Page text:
Amy­lyx to move for­ward with ALS pro­gram in Eu­rope, but FDA wants an­oth­er look; Hu­ma­cyte adds $50M in debt fi­nanc­ing

Amy­lyx is one of sev­er­al com­pa­nies look­ing to break through in the tough ALS field, and Wednes­day they an­nounced they’re mov­ing for­ward with reg­u­la­to­ry plans.

The Cam­bridge, MA-based biotech said they’re sub­mit­ting a mar­ket­ing ap­pli­ca­tion to the EMA for their AMX0035 pro­gram by the end of 2021. Wednes­day’s news comes a few weeks af­ter they re­vealed sim­i­lar plans to move for­ward with Cana­di­an health reg­u­la­tors by June 30.

In the US, how­ev­er, the FDA has re­quest­ed the com­pa­ny con­duct an ad­di­tion­al tri­al be­fore it sub­mits an NDA. As such, Amy­lyx is ex­pect­ing to launch a Phase III study for the can­di­date and be­gin en­rolling in the third quar­ter.

Amy­lyx’s EMA sub­mis­sion comes on the heels of a 137-per­son tri­al that mea­sured the rate at which pa­tients de­clined us­ing a clin­i­cal­ly val­i­dat­ed test. The av­er­age pa­tient start­ed at a base­line of 36 on the 48-point scale, and those in the ac­tive arm saw an av­er­age de­cline of 1.24 points per month. The place­bo group, mean­while, did so at an av­er­age of 1.66 points per month.

In all, the pa­tients in the tri­al arm scored on av­er­age 2.32 points high­er than place­bo af­ter 24 weeks, good for a p-val­ue of p=0.03.

The news of the FDA de­lay has al­ready prompt­ed crit­i­cism from the promi­nent ad­vo­ca­cy group, ALS As­so­ci­a­tion. In a state­ment, the group said the FDA is be­ing too cau­tious giv­en the ex­treme need for treat­ments, not­ing the agency has the abil­i­ty to con­di­tion­al­ly ap­prove treat­ments based on one clin­i­cal tri­al but is choos­ing not to do so here. That stands in con­trast, they say, to the ap­proach­es be­ing tak­en by Cana­da and the EU. — Max Gel­man

Hu­ma­cyte picks up $50M in debt fi­nanc­ing

Two months af­ter lin­ing up a $175 mil­lion SPAC deal to jump to Nas­daq, Hu­ma­cyte has added $50 mil­lion in debt fi­nanc­ing to fu­el its work on im­plantable bio­engi­neered tis­sue.

The Durham, NC-based biotech took the first $20 mil­lion of that debt, which was pro­vid­ed by Sil­i­con Val­ley Bank, and can draw down the rest as need­ed.

“This fi­nanc­ing fur­ther strength­ens Hu­ma­cyte’s fi­nan­cial and op­er­a­tional flex­i­bil­i­ty as we ad­vance the broad de­vel­op­ment of our pipeline, pre­pare for near-term Phase III da­ta read­outs of our po­ten­tial first-in-class Hu­man Acel­lu­lar Ves­sels in ar­te­ri­ove­nous vas­cu­lar ac­cess and vas­cu­lar trau­ma, and pre­pare to be­come a pub­licly trad­ed com­pa­ny,” said Hu­ma­cyte CEO Lau­ra Nikla­son.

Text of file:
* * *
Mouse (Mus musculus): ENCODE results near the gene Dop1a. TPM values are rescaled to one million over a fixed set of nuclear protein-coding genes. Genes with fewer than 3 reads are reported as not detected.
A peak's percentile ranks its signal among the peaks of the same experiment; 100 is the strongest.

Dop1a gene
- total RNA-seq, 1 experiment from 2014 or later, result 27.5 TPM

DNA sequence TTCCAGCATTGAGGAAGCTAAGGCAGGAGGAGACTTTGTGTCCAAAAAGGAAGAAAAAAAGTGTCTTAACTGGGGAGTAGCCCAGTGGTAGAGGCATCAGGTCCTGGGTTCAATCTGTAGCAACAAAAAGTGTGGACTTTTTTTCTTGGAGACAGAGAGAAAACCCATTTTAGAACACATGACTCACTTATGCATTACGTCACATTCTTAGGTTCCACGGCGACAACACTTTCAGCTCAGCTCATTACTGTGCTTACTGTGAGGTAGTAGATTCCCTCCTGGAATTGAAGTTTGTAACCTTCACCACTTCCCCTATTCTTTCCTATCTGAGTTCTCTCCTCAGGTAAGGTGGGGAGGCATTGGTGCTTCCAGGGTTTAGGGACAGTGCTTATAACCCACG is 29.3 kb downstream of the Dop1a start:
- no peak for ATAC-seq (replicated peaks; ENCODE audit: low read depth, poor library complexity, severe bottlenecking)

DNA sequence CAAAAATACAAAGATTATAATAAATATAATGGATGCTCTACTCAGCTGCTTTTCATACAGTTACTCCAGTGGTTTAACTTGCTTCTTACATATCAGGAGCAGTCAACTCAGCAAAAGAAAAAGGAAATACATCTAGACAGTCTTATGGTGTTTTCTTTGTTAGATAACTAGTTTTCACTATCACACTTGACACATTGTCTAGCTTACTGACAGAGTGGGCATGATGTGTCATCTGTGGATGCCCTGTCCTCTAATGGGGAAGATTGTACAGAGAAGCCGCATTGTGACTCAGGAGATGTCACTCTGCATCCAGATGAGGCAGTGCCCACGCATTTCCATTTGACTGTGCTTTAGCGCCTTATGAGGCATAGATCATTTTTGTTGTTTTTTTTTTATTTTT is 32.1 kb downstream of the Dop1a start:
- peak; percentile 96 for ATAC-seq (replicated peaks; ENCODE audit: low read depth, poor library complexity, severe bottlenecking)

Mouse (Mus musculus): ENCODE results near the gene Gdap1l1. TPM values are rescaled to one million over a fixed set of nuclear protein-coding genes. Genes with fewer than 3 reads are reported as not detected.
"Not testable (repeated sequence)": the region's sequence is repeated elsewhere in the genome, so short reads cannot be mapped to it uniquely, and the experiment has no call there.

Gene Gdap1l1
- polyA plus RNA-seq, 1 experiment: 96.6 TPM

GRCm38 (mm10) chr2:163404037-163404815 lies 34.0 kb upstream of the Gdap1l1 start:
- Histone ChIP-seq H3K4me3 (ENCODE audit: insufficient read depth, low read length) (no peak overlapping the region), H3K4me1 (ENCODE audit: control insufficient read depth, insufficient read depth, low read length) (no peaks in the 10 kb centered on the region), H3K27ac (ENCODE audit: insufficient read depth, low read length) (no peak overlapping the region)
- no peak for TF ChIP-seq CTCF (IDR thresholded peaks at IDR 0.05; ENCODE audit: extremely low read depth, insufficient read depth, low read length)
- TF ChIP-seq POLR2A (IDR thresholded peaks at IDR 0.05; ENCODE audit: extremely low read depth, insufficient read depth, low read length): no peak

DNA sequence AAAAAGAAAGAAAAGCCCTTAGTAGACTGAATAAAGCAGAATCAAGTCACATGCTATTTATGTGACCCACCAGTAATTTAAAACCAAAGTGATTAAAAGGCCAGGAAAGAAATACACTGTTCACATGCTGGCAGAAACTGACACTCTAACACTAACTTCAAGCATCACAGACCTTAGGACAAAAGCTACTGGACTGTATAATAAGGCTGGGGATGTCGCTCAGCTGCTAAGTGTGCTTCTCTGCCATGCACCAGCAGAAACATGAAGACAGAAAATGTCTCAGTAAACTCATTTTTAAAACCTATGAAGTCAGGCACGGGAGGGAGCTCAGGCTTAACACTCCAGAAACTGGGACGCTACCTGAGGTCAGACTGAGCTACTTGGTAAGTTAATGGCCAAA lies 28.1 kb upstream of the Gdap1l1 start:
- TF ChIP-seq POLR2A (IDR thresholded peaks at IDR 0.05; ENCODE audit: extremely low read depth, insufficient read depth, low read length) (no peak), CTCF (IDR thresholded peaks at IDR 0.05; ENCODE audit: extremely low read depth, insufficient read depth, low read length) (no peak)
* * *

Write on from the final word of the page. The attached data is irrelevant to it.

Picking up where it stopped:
The Al­pha Health­care Ac­qui­si­tion Corp. set up the SPAC. — John Car­roll

Stride­Bio part­ners with Duke for AAV gene ther­a­pies

Sarep­ta and Take­da-part­nered Stride­Bio has found an­oth­er part­ner in its quest to de­vel­op gene ther­a­pies.

The North Car­oli­na biotech is team­ing up with Duke Uni­ver­si­ty to uti­lize mul­ti­ple tech­nolo­gies to ad­vance their pro­grams, with an ini­tial pro­gram tar­get­ing the pe­di­atric neu­ro­log­i­cal dis­or­der al­ter­nat­ing hemi­ple­gia of child­hood. In­clud­ed in the deal are new­ly en­gi­neered AAV vec­tors from Duke re­searcher and Stride­Bio co-founder Ar­avind Asokan, the com­pa­ny said.

Stride­Bio has al­so se­cured ex­clu­sive rights for a new use of the IgG-de­grad­ing en­zyme IdeZ, in which it can po­ten­tial­ly clear neu­tral­iz­ing an­ti­bod­ies in con­junc­tion with AAV gene ther­a­py ad­min­is­tra­tion. And on top of that, it’s al­so li­censed a new AHC gene ther­a­py ap­proach from a sep­a­rate Duke re­searcher.

Un­der the agree­ment, Stride­Bio will fund the work against AHC and oth­er undis­closed tar­gets. There’s al­so a frame­work for oth­er new AAV gene ther­a­py pro­grams to be brought in­to the col­lab­o­ra­tion, with one tar­get­ing the “CNS vas­cu­la­ture” hav­ing al­ready been launched. Fi­nan­cial terms of the deal were not dis­closed. — Max Gel­man

Boehringer In­gel­heim col­lab­o­ra­tion for lung can­cer gets 5 more years

A col­lab­o­ra­tion be­tween Boehringer In­gel­heim and the Uni­ver­si­ty of Texas to ex­plore new mol­e­cules for the treat­ment of lung can­cer has been ex­tend­ed and ex­pand­ed, the com­pa­ny an­nounced.